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There is an html table in my page with 3 columns, each one of them contains a form like this

<form id="filter" method="get" action="advanced_search_result.php">
<input type="hidden" value="Aurum" name="keywords">
<select onchange="this.form.submit()" name="maxnumber">
<option value="">10</option>
<option selected="selected" value="25">25</option>
<option value="50">50</option>
</select>
</form>

the outcome of a dropdown selection is the page to reload with a url like this "advanced_search_result.php?keywords=Aurum&maxnumber=25", and my question is....how do these querystring parameters get constructed? I have looked through the php file and cannot figure it out. What I want to do is add another parameter to the url when this action occurs.

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Browser does it. Method is GET, browser will pass all the data trough URL and you'll be able to see it. –  N.B. Mar 12 '13 at 16:24

3 Answers 3

up vote 3 down vote accepted

That has absolutely nothing to do with php. you're using a get method on the form, so all the form field names/values are stuffed into the url as query parameters.

This would happen if the page was built with java, asp, ruby, perl, or even plain-old static html.

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Ok, if I add a hidden form field will it get displayed in the url as well? –  user822931 Mar 12 '13 at 16:26
1  
yes. "hidden" only means a form field is not drawn for that particular element, but it's not "hidden" as in "secret". –  Marc B Mar 12 '13 at 16:27

This is a default behaviour of the HTTP protocol, which has 4 possible actions: GET, PUT, POST, DELETE. It is not the language performing the action.

The best possible explanation about REST and using the HTTP protocol is HERE. This Wikipedia article also holds more information about the different types of requests you can do with HTTP.

Bottom line It's the protocol that creates the URL in that format. PHP, like all modern web languages, has HTTP wrapper methods that know how to extract parameters from their URL representation, such as the $_GET array, the $_POST array or the $_REQUEST array.

The one thing you should know *Idempotence* In plain English, this means use the right type of request for an action to allow the browser to do its job in a more efficient way. You don't use POST to simply display database content and you don't use GET to update your database. Why? Read more HERE.

Idempotence explained

Idempotent methods and web applications

Methods PUT and DELETE are defined to be idempotent, meaning that multiple identical requests should have the same effect as a single request (Note that idempotence refers to the state of the system after the request has completed, so while the action the server takes (e.g. deleting a record) or the response code it returns may be different on subsequent requests, the system state will be the same every time).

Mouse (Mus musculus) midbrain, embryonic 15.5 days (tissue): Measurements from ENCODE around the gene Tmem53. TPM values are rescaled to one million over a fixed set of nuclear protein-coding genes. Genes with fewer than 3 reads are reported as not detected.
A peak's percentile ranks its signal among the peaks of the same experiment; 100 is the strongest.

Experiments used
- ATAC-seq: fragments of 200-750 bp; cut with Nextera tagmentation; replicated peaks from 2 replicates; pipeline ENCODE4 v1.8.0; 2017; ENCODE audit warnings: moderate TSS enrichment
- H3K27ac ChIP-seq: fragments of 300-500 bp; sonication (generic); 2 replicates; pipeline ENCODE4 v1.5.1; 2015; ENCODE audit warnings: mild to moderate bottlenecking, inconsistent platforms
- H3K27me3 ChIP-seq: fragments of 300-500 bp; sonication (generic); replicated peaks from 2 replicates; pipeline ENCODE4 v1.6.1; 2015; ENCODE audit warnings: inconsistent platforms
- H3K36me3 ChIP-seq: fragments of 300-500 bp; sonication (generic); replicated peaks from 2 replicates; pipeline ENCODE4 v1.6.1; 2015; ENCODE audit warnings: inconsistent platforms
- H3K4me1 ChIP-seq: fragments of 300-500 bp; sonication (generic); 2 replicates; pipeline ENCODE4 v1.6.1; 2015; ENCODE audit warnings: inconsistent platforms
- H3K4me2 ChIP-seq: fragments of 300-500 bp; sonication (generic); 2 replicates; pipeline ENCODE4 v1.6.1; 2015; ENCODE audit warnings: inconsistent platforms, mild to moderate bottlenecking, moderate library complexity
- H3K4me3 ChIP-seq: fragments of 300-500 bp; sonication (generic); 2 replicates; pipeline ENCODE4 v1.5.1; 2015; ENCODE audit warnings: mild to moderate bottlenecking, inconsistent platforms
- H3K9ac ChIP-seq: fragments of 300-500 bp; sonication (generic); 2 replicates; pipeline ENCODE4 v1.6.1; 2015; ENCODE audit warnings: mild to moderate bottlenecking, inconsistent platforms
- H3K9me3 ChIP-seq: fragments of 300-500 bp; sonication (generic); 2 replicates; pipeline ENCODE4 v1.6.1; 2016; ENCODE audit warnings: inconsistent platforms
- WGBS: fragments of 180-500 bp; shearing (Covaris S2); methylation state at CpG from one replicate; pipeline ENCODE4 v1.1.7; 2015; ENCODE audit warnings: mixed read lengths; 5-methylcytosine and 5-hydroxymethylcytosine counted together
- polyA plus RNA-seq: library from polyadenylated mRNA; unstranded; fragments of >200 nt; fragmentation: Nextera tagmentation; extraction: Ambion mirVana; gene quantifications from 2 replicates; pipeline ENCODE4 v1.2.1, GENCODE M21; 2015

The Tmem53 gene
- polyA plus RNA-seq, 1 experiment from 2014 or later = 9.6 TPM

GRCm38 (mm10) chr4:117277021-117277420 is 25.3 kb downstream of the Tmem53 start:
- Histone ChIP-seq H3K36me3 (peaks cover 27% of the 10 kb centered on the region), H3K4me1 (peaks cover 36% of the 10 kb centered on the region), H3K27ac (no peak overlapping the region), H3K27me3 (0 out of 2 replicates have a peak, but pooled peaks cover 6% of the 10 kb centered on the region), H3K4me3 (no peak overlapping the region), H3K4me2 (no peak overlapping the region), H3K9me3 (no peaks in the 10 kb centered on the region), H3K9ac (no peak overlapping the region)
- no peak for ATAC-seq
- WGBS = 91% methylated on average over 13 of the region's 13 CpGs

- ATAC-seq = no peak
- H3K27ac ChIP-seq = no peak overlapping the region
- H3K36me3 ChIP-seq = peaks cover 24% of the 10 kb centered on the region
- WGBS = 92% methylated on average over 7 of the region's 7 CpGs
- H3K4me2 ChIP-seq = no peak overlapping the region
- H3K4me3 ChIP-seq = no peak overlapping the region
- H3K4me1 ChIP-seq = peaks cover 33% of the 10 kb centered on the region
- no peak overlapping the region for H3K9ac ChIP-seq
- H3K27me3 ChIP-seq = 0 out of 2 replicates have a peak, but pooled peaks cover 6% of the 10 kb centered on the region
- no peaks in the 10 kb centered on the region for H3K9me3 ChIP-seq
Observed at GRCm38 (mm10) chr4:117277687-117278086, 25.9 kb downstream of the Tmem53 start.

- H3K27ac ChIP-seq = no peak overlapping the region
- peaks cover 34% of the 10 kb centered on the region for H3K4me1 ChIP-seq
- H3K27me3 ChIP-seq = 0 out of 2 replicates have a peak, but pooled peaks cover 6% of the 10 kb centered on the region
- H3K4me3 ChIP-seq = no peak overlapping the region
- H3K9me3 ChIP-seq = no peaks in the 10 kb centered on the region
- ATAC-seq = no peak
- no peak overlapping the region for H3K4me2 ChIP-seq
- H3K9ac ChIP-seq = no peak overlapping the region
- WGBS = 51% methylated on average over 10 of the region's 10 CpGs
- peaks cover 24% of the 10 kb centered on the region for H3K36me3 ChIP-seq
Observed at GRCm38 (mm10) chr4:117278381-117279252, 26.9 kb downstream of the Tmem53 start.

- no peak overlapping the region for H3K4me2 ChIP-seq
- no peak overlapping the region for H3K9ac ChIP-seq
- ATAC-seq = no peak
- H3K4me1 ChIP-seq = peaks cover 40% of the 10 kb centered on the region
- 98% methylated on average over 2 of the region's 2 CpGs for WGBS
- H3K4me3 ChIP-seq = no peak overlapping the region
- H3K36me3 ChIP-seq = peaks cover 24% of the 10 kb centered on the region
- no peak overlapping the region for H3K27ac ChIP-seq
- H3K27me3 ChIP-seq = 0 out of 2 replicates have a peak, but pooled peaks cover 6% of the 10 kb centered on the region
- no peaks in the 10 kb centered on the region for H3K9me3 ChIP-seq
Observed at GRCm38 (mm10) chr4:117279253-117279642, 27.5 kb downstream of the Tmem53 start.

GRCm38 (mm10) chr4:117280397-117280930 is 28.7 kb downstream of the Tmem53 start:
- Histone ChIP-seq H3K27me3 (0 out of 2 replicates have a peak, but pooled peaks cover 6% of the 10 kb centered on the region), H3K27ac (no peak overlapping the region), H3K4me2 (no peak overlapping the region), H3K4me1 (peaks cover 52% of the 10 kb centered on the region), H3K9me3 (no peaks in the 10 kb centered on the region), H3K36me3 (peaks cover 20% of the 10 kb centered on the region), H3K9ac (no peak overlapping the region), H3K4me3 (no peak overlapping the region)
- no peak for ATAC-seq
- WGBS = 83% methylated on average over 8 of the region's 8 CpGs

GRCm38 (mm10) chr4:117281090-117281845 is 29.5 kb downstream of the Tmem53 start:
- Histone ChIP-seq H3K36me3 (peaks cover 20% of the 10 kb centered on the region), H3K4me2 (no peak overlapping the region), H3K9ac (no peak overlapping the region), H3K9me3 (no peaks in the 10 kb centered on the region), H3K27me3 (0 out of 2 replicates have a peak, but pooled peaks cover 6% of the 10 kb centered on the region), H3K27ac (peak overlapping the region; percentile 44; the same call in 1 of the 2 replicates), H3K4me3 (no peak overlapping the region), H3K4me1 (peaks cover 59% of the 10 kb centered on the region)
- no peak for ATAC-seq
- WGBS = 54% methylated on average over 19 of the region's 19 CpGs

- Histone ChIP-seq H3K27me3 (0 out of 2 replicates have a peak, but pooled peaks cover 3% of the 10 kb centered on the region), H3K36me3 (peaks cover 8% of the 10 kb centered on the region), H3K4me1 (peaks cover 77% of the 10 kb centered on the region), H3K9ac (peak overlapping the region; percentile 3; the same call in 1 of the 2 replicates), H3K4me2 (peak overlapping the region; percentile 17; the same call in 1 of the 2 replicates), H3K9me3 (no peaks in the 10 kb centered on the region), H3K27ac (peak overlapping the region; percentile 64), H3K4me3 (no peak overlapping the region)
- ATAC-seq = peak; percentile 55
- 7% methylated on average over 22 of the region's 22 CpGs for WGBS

Methods GET, HEAD, OPTIONS and TRACE, being prescribed as safe, should also be idempotent, as HTTP is a stateless protocol.1 In contrast, the POST method is not necessarily idempotent, and therefore sending an identical POST request multiple times may further affect state or cause further side effects (such as financial transactions).

In some cases this may be desirable, but in other cases this could be due to an accident, such as when a user does not realize that their action will result in sending another request, or they did not receive adequate feedback that their first request was successful. While web browsers may show alert dialog boxes to warn users in some cases where reloading a page may re-submit a POST request, it is generally up to the web application to handle cases where a POST request should not be submitted more than once.

Note that whether a method is idempotent is not enforced by the protocol or web server. It is perfectly possible to write a web application in which (for example) a database insert or other non-idempotent action is triggered by a GET or other request. Ignoring this recommendation, however, may result in undesirable consequences, if a user agent assumes that repeating the same request is safe when it isn't.

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+1 Nice answer. Would be nice to format it and add links. –  Bogdan Burim Mar 12 '13 at 16:26
    
thanks a lot for the detailed response –  user822931 Mar 14 '13 at 10:41

As others have said, the construction of the GET paramenters has nothing to do with PHP.

Aside from that, if you want to add a new paramenter, simply add a new input to the form:

<input type="text" name="param_name" value="the_value" />
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